Candidacy of dunces: Republicans, and their embarrassing behavior

JordanMeyer8-26

The Republican gubernatorial primary has become nothing short of ugly. Between attack ads and vicious accusations of tax evasion, questionable ethics, and outpouring “dark money,” this primary season was one for the books.

The six candidates for the primary ticket have relentlessly attacked each other to the point where any eventual consensus for the party line seems improbable. In differentiating themselves for Republican and Independent voters, they have lost their appeal to both the moderates and the morally inclined.

Outside money and attack ads have been prominent in this primary, and it’s resulted in nasty ads that leave the candidates’ hands supposedly clean. GoDaddy founder Bob Parsons has donated more than $2 million in aid of his former legal council, Christine Jones. In the week leading into the election, The Arizona Free Enterprise Club reportedly spent $150,000 in an ad attacking Scott Smith and supporting candidate Doug Ducey.

Illegal immigration is at the forefront of issues in this race, and thus is an ideal topic to cover in these ads. Candidates’ self-proclamations promise that they are the hardest on illegal immigration, and each guarantee that they will stop the influx of immigrants into Arizona. A compilation of the outrageous claims made by the Republican candidates shows their ability to make promises to “secure the border.”

Jones plans on “send(ing) Obama the bill,” and Bennett asserts, “Good neighbors don’t hop the fence.” Disbarred former prosecutor and candidate Andrew Thomas threatens the state to elect him “before it’s too late.” A middle of the road agenda is non-existent, and they neglect to appeal to a diverse Arizona.

Their ads are filled with rhetoric, but will easily deter the moderate voter. Their assertions have been easy for their opponents in the same party to contest, and will be further criticized by the Democrats during the general gubernatorial election.

Moreover, following the primary election on Tuesday, these candidates will be expected to lend support to the victor and competitor against uncontested Democrat nominee, Fred DuVal. However, the decisive lines they have drawn will make it exceptionally difficult. DuVal enters the general campaign nearly scott-free and with morals intact against a candidate whose name has been tarnished by members of his or her own party.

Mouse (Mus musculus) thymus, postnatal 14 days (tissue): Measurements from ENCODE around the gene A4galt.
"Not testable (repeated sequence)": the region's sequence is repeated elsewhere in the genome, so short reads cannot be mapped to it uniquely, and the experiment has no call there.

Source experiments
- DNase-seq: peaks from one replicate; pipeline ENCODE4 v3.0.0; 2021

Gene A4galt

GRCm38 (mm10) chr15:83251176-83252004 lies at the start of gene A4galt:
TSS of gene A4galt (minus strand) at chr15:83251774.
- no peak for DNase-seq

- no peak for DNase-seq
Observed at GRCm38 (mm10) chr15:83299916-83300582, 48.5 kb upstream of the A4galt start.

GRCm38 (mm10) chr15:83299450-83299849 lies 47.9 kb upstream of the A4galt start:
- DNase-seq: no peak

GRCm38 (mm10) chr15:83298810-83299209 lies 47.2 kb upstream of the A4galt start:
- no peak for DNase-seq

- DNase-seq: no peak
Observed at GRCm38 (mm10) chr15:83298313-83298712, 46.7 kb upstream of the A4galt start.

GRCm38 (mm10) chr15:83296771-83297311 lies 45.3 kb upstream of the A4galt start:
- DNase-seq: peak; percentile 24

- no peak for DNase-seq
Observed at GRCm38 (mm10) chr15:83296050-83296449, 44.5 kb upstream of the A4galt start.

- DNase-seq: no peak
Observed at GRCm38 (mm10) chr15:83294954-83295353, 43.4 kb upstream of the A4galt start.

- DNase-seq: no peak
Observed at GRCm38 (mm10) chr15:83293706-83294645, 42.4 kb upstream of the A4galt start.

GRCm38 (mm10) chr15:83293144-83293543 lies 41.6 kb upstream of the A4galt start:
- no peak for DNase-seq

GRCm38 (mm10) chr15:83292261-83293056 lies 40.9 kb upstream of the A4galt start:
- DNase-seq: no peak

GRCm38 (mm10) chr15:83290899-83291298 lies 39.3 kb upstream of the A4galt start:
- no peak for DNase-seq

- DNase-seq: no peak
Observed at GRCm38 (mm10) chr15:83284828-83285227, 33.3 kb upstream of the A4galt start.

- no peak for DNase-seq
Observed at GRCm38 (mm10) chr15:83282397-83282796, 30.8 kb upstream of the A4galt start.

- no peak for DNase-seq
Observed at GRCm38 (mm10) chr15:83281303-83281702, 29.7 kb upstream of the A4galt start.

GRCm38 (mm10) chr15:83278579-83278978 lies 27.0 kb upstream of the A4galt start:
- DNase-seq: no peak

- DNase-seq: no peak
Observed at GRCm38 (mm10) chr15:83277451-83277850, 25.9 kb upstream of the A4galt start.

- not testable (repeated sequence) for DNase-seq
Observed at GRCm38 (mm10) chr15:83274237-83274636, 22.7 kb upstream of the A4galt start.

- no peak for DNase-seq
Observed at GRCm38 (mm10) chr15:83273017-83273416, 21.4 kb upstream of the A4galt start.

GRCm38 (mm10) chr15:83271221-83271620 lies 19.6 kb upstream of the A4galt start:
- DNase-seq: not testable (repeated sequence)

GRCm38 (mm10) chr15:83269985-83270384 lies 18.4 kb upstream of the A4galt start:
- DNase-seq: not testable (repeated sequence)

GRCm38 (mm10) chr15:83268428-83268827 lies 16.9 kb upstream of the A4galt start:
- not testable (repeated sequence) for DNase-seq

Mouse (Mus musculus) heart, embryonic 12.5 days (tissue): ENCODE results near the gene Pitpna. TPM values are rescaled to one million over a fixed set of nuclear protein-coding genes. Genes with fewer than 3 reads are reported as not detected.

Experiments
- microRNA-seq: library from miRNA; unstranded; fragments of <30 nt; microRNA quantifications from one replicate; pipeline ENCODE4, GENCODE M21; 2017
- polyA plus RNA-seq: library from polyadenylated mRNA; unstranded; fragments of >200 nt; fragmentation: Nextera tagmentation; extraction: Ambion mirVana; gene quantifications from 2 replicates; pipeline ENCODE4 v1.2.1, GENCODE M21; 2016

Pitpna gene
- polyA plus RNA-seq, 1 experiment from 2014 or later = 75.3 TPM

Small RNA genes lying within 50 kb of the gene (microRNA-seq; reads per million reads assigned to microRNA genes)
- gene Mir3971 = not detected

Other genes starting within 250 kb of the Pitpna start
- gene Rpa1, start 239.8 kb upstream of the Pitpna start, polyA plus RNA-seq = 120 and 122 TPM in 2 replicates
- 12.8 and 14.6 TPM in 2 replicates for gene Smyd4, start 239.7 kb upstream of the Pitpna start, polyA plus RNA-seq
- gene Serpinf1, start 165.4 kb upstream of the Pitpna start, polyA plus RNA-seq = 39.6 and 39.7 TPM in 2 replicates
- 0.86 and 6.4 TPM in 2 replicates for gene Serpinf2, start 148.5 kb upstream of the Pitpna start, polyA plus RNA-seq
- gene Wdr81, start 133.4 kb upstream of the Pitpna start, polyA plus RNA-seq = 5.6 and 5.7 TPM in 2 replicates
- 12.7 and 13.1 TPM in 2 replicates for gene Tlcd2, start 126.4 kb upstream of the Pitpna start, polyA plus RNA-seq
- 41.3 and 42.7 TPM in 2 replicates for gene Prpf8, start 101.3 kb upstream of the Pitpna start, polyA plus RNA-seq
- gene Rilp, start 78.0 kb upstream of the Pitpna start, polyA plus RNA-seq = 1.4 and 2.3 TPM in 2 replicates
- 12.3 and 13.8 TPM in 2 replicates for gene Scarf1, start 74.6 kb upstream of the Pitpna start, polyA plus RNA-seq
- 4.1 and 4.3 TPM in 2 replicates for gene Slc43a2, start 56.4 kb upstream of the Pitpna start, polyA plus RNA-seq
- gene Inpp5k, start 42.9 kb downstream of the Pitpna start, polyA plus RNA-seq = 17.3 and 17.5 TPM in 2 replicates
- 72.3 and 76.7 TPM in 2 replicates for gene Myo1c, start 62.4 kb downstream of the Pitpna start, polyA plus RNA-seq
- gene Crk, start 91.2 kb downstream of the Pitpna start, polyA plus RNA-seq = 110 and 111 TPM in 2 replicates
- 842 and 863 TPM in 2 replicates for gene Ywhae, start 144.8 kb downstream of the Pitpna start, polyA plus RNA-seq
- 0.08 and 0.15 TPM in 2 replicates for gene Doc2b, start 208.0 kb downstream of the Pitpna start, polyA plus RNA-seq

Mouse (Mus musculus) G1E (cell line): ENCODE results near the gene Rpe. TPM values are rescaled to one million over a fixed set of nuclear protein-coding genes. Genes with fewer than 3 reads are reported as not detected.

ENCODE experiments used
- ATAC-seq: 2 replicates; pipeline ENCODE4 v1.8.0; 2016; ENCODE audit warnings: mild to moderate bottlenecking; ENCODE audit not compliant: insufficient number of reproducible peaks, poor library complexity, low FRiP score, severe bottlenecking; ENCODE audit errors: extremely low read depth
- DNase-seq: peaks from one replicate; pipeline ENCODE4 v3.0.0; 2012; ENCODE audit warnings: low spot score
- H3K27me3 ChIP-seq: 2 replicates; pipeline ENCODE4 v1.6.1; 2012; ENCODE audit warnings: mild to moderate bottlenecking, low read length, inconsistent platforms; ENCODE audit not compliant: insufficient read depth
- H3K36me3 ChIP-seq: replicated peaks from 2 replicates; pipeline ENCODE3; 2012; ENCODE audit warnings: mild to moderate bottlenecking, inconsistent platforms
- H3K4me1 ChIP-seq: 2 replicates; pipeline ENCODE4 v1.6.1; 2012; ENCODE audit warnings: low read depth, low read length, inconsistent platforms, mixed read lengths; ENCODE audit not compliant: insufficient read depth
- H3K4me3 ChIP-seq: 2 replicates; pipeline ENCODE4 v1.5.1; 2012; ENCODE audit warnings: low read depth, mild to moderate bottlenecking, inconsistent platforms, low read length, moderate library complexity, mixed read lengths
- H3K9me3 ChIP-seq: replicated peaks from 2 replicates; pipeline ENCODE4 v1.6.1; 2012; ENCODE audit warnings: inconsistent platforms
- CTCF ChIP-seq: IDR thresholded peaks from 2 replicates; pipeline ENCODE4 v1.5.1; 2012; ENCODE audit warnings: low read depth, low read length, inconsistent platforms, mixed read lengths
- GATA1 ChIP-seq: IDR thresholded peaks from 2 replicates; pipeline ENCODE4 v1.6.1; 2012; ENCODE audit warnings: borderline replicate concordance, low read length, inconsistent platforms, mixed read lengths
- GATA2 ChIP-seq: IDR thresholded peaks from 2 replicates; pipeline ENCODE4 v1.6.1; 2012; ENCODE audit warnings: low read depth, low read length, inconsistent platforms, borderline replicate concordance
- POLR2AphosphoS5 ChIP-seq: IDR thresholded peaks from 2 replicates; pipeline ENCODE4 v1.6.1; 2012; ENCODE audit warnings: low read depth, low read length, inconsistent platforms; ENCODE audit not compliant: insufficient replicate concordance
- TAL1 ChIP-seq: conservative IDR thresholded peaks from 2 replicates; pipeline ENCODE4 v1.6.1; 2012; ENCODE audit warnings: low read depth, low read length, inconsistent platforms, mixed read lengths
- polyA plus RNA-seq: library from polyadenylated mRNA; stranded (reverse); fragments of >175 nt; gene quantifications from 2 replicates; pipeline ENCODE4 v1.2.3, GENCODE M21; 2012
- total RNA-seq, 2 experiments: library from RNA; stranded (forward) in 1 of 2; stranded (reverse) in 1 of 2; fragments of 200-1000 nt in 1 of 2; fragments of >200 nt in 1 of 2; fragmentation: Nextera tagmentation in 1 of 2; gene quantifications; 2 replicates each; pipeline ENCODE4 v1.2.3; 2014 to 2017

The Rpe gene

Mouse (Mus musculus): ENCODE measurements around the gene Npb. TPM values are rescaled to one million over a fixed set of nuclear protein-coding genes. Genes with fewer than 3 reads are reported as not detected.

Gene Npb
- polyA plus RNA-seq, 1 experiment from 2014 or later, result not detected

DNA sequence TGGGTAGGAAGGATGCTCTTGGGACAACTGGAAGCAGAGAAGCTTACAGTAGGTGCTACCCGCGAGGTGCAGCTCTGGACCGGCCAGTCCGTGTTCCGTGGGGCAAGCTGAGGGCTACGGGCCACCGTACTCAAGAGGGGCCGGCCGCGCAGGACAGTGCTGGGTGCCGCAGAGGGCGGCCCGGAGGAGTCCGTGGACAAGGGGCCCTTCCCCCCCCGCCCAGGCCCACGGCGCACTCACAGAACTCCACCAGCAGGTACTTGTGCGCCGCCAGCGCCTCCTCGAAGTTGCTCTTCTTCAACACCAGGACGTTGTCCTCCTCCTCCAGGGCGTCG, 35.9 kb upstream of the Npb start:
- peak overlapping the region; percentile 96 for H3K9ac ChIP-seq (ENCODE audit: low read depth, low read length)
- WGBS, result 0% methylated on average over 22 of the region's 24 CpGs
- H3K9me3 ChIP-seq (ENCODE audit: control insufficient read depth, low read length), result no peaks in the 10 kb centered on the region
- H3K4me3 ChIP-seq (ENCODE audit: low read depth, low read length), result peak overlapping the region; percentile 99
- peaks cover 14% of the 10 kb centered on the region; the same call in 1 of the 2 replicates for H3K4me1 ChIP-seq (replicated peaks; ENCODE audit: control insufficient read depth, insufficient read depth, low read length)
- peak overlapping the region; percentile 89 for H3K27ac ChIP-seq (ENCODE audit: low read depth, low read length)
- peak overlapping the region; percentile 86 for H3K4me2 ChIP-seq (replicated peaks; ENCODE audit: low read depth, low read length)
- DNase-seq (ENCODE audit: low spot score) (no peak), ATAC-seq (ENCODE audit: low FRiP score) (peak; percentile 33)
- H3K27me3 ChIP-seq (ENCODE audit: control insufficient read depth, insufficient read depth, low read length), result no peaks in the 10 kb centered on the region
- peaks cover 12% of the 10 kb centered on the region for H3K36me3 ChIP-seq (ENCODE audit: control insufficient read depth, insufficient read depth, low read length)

The Republicans are digging their own grave and making widespread Independent, Hispanic, and moderate Republican support increasingly unlikely because of their extreme views. The jabs each candidate has made against each other from being a “failed” businessman to lacking moral character is a loaded gun for the Democrats.

With the unusual amount of “dark money” entering the primary campaign, the ferocity of campaigning has followed behind. The routine Republican business savvy, disdain for President Obama and illegal immigration was not enough in this campaign. Making morally crippling allegations and outspending other candidates was the objective of this primary campaign, and each candidate was wildly successful in this regard. Their ads have desecrated the airwaves to the point that it has become nearly impossible to decipher the truth behind each candidate.

The attack ads aired this campaign season may prove to be reckless for Republicans in Arizona. In a state that is known for being red — or at the very least pink — the Republicans come into the general election with an inherent advantage. However, it is clear that the malicious nature of this primary campaign will now cause some difficulties for the primary Republican victor.

Reach the columnist at jemeyer3@asu.edu or follow her on Twitter @JordanElizaM

Editor’s note: The opinions presented in this column are the author’s and do not imply any endorsement from The State Press or its editors.

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